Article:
Standardized 1µg Adrenocorticotropic Hormone Stimulation Test, and Salivary Cortisol Concentration During the Test

Overview

Study objectives: First, to determine whether intravenous injection of 1 mcg adrenocorticotropic hormone (ACTH) through short cannula, in healthy participants, provides reliable results of cortisol response, and whether this method would replace the conventional technique of injecting ACTH by a needle directly into a peripheral vein. Secondly, to determine salivary free cortisol concentration during the test in healthy controls.

Rationale of study: Intravenous injection of synthetic ACTH1-24 concentration through venous short cannula appears to be feasible and simple method. On the other hand, injection of ACTH1-24 by a needle directly into peripheral vein, is not infrequently complicated by technical problems in subjects with challenging veins. The investigators suppose that, both methods would have the same yield in predicting cortisol response.

Salivary free cortisol test has an evolving importance in assessing the adrenal function. This test would be reliable for use in low dose ACTH stimulation (1 mcg) test. The investigators will examine the concentration of salivary free cortisol during ACTH stimulation test, in order to determine level range in normal controls.

Full Title of Study: “Standardized Protocol for 1µg Adrenocorticotropic Hormone (ACTH) Stimulation Test, Minimizing Technical Issues That Could Influence Test Accuracy; and Determining Salivary Free Cortisol Concentration in Healthy Controls During the Test”

Study Type

  • Study Type: Interventional
  • Study Design
    • Allocation: N/A
    • Intervention Model: Single Group Assignment
    • Primary Purpose: Diagnostic
    • Masking: None (Open Label)
  • Study Primary Completion Date: October 2016

Detailed Description

The study will include 20 healthy participants of both sexes, aged 18-70 years, that have no clinical suspicion of hypoadrenalism, or any active medical condition or treatment that might alter blood cortisol levels. Pregnant women and patients whose medical or mental condition precludes obtaining informed consent will be excluded.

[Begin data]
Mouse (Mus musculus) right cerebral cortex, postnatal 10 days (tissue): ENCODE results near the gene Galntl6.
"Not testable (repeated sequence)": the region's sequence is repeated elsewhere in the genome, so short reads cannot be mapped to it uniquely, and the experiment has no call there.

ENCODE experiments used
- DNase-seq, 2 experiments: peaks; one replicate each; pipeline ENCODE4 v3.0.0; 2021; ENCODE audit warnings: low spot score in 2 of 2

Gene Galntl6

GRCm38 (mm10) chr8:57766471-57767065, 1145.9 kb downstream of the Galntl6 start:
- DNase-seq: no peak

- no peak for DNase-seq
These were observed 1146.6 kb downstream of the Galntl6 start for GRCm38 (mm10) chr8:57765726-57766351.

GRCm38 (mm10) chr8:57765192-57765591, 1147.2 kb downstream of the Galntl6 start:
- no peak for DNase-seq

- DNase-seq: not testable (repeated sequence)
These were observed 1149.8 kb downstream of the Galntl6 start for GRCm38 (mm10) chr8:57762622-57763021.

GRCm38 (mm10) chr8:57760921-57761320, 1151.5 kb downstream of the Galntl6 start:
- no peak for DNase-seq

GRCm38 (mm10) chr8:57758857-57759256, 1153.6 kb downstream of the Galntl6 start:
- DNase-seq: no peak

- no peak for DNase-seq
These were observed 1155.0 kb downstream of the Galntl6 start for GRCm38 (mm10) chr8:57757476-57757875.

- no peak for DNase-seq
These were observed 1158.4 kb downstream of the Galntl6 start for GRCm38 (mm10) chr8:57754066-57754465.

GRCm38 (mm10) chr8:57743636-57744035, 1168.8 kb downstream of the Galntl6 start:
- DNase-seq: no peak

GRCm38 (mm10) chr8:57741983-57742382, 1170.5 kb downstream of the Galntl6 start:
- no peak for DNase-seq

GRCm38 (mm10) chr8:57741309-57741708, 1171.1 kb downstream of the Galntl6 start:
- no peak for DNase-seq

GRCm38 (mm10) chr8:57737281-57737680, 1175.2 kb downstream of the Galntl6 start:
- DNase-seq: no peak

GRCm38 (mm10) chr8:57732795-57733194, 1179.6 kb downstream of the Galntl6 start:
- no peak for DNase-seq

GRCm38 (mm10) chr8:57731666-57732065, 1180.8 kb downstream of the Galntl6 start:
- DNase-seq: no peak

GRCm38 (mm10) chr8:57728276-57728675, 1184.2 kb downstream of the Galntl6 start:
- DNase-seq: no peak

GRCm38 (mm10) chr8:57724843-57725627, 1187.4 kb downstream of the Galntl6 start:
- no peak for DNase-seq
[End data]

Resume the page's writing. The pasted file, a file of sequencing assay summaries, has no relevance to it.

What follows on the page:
In the morning of the first visit, 1 mcg of ACTH1-24 will be injected directly into a peripheral vein. Blood and salivary samples will be drawn before injection, and 30 minutes after. Salivary cortisol will be drawn also 60 minutes after injection. At least two days later, in the morning of the second visit, 1 mcg of ACTH1-24 will be injected through short cannula in a peripheral vein, followed by injection of 5 ml of normal saline. Blood and salivary samples will be drawn before injection, and 30 minutes after. Salivary cortisol will be drawn also 60 minutes after injection. Blood cortisol results and salivary free cortisol results will be compared between tests.

Interventions

  • Procedure: ACTH stimulation test
    • ACTH stimulation test

Arms, Groups and Cohorts

  • Experimental: healthy volunteers
    • ACTH stimulation test

Clinical Trial Outcome Measures

Primary Measures

  • Serum cortisol concentrations during intravenous injection of 1 mcg adrenocorticotropic hormone through short cannula and during direct intravenous injection, in healthy participants.
    • Time Frame: 1 year

Secondary Measures

  • Salivary free cortisol concentrations during intravenous injection of 1 mcg adrenocorticotropic hormone through short cannula and during direct intravenous injection, in healthy participants.
    • Time Frame: 1 year

Participating in This Clinical Trial

Inclusion Criteria

  • healthy participants of both sexes
  • aged 18-70 year

Exclusion Criteria

  • any clinical suspicion of hypoadrenalism, or any active medical condition or treatment that might alter blood cortisol levels
  • pregnant women and patients whose medical or mental condition precludes obtaining informed consent

Gender Eligibility: All

Minimum Age: 18 Years

Maximum Age: 70 Years

Are Healthy Volunteers Accepted: Accepts Healthy Volunteers

Investigator Details

  • Lead Sponsor
    • Bnai Zion Medical Center
  • Provider of Information About this Clinical Study
    • Principal Investigator: leonard.saiegh, MD – Bnai Zion Medical Center
  • Overall Official(s)
    • Leonard Saiegh, Principal Investigator, Bnai Zion Medical Center

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